The abdomen, which is commonly called the belly or the midriff, refers to the part of the body located between the chest and the pelvis. It encompasses the entire abdominal cavity comprised of the digestive tract and its accessory organs, the urinary system, and the spleen. The digestive tract includes the stomach, small and large intestines, and the appendix, while its accessory organs include the liver, pancreas, and the gallbladder. The urinary tract includes the kidneys and the ureters. These digestive organs tend to move, expand, and slide against each other, but remain held together by a network of connective tissues called the mesentery. The abdomen also contains several blood vessels, including the major arteries of the body, namely the aorta and the inferior vena cava.

The abdomen is protected in front by the fascia, a thin but very tough layer of tissue that lies just underneath the abdominal muscles and the skin. At the back, it is protected by the spine and the back muscles.

The abdomen and its parts have crucial functions:

  • The abdominal organs are responsible for the digestion and absorption of food.
  • The abdominal muscles assist in the respiratory process.
  • The abdominal muscles protect the inner organs.
  • The back muscles define and support the posture and form of the body.

Common Abdomen Problems and Conditions

Diseases and conditions that affect the abdomen are considered gastrointestinal in nature. The most common of these problems include:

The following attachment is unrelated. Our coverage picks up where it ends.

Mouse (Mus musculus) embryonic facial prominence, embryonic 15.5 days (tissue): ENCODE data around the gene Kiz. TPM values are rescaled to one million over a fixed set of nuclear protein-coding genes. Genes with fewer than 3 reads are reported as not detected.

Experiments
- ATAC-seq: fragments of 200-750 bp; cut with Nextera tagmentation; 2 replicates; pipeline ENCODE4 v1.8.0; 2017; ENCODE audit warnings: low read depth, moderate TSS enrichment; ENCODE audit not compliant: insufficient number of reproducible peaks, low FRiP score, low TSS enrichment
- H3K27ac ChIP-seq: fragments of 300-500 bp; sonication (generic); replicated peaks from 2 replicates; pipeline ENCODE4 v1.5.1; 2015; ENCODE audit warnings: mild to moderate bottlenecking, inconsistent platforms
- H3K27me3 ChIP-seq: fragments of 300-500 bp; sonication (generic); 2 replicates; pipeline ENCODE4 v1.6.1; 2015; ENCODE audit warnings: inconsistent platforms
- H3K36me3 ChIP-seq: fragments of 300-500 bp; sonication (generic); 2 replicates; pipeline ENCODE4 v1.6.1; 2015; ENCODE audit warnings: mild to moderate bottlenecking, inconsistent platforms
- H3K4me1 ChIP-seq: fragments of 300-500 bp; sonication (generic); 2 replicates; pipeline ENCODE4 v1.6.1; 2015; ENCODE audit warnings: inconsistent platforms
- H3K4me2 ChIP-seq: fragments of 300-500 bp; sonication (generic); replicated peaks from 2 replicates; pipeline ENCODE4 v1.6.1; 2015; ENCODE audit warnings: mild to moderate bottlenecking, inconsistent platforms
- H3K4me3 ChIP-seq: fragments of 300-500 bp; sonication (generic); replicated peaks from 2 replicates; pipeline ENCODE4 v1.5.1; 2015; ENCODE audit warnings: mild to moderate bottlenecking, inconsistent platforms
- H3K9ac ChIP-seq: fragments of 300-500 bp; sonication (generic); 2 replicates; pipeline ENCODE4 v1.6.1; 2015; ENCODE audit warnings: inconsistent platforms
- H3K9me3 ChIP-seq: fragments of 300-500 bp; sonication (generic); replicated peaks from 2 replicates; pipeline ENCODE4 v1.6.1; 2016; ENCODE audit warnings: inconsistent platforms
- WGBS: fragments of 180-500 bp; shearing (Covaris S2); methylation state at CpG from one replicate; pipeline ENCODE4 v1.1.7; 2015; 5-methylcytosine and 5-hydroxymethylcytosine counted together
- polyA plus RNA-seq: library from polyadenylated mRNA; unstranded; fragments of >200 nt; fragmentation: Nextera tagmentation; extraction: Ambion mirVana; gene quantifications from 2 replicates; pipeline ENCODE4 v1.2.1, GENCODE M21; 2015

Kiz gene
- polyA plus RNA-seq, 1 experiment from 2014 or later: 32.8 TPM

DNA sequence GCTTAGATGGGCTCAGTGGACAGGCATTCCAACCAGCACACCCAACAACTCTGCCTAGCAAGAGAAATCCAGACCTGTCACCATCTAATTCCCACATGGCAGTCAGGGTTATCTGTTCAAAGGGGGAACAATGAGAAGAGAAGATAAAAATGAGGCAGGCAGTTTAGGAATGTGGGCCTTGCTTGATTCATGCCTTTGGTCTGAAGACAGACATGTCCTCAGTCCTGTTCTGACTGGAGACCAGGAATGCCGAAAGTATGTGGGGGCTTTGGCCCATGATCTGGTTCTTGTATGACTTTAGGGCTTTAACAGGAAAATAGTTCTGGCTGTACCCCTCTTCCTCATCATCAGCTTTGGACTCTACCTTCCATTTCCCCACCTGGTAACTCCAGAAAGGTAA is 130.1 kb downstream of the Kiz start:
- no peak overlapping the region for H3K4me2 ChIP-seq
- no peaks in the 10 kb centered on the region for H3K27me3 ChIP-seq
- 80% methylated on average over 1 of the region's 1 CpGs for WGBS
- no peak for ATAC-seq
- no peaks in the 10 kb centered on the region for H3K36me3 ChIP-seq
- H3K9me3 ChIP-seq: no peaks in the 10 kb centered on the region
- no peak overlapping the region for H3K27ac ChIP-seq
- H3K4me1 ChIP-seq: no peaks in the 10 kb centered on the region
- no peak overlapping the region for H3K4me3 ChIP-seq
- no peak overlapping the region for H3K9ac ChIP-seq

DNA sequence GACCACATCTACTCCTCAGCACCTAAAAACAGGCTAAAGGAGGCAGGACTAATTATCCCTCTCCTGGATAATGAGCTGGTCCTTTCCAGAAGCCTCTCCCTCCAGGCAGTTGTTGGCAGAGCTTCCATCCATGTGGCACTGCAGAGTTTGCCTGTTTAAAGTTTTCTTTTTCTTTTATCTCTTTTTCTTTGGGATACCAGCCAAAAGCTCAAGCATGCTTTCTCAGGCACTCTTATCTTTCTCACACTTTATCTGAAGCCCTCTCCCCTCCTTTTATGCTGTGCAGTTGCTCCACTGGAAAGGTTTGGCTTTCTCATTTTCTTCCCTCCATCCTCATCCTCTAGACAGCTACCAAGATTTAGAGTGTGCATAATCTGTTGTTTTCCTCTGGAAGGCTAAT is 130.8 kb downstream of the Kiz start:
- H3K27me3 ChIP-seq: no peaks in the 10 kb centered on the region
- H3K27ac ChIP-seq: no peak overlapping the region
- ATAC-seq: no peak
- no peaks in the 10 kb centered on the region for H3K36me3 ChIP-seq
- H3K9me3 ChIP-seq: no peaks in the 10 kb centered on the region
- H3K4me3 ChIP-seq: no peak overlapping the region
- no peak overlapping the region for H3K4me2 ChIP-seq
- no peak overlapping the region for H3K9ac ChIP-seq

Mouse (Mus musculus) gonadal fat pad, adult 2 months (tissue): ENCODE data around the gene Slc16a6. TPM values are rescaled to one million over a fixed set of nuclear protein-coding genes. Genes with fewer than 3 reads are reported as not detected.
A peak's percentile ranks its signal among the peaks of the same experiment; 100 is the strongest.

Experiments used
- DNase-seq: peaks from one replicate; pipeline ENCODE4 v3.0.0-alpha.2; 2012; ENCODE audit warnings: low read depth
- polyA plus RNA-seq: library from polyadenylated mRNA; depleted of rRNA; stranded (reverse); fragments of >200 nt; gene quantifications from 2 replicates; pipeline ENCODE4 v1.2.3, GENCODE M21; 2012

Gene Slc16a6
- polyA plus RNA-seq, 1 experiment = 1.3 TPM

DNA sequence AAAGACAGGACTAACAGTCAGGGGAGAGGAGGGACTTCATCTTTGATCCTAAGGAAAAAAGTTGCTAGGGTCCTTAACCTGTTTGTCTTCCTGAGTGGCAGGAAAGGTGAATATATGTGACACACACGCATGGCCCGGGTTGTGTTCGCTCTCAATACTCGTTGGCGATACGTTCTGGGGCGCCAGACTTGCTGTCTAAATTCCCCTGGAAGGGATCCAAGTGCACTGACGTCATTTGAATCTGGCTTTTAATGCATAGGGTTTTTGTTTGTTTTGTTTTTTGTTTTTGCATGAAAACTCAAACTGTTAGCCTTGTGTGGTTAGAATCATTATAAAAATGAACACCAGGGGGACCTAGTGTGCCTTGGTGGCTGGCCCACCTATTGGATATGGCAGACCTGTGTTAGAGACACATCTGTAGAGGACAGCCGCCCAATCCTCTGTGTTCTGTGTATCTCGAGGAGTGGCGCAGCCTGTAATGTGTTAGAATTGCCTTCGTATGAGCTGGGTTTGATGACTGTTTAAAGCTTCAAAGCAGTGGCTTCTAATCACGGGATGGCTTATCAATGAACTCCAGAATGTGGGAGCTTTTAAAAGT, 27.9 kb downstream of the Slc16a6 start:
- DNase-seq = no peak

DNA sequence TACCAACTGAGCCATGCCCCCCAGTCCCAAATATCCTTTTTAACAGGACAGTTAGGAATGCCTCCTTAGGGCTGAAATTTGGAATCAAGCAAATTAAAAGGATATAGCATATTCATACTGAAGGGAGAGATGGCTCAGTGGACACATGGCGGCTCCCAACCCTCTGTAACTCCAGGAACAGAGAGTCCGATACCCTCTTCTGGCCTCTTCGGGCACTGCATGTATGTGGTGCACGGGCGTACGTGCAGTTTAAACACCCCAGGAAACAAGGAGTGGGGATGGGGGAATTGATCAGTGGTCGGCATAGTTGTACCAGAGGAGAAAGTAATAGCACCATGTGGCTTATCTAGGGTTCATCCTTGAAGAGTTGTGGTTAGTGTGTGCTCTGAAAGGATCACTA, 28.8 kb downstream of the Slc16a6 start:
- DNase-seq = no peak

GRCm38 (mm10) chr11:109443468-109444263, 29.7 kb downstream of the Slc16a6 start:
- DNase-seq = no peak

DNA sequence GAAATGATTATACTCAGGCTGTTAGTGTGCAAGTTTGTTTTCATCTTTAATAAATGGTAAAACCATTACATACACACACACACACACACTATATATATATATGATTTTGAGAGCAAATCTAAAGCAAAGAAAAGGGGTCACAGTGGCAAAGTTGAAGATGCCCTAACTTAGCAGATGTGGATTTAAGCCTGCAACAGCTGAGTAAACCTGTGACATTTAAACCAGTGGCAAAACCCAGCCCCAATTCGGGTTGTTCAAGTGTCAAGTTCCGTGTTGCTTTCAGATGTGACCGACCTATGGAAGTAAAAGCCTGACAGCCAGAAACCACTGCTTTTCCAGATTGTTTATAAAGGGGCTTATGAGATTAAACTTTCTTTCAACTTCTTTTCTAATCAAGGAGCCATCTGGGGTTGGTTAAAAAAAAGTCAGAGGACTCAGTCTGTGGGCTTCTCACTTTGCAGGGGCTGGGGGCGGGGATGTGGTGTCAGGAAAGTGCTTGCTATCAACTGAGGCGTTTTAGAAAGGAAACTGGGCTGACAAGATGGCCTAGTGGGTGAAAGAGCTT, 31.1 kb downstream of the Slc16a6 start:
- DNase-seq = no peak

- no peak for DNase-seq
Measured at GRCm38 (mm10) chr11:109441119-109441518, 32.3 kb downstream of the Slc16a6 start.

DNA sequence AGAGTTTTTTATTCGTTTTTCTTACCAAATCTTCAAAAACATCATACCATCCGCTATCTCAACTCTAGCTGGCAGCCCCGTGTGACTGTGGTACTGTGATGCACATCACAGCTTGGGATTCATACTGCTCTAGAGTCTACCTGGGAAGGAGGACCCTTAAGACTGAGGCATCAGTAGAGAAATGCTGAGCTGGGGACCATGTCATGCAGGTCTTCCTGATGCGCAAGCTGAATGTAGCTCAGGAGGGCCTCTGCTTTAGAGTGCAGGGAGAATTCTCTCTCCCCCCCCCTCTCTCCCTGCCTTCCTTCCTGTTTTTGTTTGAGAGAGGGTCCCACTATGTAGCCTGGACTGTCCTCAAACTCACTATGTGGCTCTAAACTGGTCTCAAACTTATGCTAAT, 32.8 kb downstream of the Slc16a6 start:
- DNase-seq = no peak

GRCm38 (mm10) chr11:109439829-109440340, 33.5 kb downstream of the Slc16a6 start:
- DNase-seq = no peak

• Appendicitis – This refers to the inflammation of the appendix, a small organ attached to the lower part of the large intestine or the colon. An inflamed appendix usually has to be removed by surgery to keep it from bursting, which is a life-threatening condition.

  • Constipation – Medically, a person is constipated if he or she has fewer than three bowel movements in a week. Constipation may be caused by several factors but is usually a symptom of an underlying medical condition.

  • Hepatitis – Hepatitis refers to the inflammation of the liver. In most cases, it is caused by a viral infection or problems with the immune system. The risk of hepatitis also increases if the health of a person’s liver is compromised, such as by frequent and excessive consumption of alcohol and drugs.

  • Liver cirrhosis – Cirrhosis refers to the hardening and scarring of the liver and is commonly caused by chronic hepatitis or excessive alcohol consumption.

  • Abdominal hernia – One of the most common reasons behind abdominal surgery, a hernia refers to a weakened part of the fascia that causes a part of the abdominal organs, usually the intestines, to protrude.

Common Gastrointestinal Procedures and Surgeries

Gastrointestinal conditions can be treated using several procedures and surgeries, including:

  • Abdominal surgery – Abdominal surgery often becomes necessary when serious conditions affecting the abdominal organs arise such as appendicitis, colon and stomach cancer, or an abdominal aortic aneurysm. The procedure can be either a traditional open surgery requiring one large incision across the middle of the abdomen or a laparoscopic procedure, a minimally invasive alternative that requires only small incisions.

  • Endoscopy – An endoscopy is performed to examine or diagnose problems with any of the abdominal organs. It is also sometimes used to treat internal bleeding or small cancerous tumors. The procedure involves inserting an endoscope either through the mouth (upper endoscopy) or rectum (lower endoscopy) depending on which part of the abdomen needs to be assessed.

  • Biopsy – During a biopsy, a small piece of tissue from any of the abdominal organs is removed and examined under a microscope to diagnose malignant growths and other gastrointestinal conditions.

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